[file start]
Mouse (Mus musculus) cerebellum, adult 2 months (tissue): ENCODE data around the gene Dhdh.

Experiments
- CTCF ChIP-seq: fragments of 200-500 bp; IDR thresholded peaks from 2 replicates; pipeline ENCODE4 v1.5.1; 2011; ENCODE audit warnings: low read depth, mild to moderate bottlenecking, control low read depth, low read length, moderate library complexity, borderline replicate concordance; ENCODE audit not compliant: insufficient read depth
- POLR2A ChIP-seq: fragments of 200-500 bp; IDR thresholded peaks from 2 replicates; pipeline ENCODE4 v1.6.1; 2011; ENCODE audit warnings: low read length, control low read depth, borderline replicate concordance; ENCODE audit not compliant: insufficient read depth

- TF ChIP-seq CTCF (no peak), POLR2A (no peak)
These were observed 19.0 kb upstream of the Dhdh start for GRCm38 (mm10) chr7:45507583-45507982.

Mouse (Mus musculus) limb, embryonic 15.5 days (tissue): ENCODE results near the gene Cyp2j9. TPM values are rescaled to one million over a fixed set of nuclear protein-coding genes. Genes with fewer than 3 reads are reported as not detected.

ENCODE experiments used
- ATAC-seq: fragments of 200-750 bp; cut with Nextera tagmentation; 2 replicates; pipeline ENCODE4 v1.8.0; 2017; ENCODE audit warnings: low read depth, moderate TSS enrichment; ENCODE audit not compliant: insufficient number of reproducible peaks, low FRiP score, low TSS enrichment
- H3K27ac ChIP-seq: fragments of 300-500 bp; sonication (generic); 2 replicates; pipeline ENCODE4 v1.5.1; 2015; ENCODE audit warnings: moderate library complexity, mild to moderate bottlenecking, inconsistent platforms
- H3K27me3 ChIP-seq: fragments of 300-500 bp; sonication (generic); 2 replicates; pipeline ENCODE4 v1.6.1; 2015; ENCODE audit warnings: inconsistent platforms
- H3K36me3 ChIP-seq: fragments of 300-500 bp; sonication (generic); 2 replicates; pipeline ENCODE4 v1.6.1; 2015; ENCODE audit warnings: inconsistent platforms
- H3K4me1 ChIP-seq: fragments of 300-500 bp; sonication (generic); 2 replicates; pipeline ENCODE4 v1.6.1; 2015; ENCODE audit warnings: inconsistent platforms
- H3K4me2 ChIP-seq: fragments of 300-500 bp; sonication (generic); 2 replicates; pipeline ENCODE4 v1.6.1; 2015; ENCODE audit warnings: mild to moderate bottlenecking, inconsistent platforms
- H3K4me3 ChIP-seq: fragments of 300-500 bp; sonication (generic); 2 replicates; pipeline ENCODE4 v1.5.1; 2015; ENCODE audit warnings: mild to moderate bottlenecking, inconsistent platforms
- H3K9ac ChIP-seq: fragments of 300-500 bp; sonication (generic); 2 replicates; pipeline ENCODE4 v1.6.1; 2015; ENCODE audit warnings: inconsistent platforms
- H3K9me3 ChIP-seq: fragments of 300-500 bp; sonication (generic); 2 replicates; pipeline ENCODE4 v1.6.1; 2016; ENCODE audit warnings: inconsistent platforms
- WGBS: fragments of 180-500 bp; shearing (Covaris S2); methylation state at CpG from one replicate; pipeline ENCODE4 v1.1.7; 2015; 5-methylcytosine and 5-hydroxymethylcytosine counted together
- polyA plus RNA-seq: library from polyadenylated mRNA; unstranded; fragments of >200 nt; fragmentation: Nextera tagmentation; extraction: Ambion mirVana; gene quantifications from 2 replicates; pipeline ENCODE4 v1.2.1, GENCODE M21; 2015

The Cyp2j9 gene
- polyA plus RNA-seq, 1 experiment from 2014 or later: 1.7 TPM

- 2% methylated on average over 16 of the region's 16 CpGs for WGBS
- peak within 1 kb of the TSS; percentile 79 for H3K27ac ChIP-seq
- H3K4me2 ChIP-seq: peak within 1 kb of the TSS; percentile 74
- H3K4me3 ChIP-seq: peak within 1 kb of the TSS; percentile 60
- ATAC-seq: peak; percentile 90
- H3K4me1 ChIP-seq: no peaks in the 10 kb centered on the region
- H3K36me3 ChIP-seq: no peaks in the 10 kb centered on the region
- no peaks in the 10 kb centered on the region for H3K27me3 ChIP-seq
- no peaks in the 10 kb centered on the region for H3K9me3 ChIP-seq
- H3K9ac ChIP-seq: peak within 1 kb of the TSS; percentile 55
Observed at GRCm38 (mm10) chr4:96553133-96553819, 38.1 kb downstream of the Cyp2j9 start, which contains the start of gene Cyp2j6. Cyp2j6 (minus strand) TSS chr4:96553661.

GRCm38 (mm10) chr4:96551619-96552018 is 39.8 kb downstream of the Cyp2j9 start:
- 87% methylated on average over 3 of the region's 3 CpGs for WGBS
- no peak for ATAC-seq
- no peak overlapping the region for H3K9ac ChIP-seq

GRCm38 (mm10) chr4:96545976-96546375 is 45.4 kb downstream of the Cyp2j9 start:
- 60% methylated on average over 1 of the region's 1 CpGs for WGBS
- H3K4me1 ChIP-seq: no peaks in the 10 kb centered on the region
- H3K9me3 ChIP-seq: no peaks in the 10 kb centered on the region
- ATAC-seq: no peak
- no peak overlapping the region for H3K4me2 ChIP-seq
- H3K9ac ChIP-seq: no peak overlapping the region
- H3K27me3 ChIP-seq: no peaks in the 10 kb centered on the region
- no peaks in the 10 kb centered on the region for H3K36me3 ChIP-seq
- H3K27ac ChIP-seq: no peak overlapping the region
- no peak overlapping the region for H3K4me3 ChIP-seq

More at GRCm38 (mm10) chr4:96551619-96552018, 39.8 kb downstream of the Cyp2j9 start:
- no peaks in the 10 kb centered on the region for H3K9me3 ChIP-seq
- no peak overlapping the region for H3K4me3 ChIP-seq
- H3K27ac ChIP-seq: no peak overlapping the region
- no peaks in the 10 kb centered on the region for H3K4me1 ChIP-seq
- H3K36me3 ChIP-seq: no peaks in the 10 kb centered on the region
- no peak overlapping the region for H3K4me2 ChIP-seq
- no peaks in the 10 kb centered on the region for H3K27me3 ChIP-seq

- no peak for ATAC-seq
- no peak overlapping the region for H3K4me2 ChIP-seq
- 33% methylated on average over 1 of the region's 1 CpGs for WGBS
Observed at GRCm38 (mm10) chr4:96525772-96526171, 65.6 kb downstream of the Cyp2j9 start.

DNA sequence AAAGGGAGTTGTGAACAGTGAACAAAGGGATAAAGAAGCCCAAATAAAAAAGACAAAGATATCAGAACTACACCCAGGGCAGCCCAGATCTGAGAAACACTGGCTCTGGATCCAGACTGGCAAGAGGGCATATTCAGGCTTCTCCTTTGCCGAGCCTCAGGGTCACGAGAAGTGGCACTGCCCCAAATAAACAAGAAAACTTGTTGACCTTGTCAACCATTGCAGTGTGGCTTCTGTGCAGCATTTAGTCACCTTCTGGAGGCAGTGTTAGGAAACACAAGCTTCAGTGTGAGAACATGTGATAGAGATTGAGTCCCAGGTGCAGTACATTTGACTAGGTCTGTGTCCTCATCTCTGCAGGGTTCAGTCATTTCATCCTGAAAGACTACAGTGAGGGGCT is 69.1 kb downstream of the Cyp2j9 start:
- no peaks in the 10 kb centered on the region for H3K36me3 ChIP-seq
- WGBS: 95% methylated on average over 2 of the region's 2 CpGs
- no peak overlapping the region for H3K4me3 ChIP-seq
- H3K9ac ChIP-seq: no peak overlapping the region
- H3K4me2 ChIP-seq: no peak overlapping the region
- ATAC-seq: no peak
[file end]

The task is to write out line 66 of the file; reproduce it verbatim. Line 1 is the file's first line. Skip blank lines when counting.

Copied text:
- ATAC-seq: no peak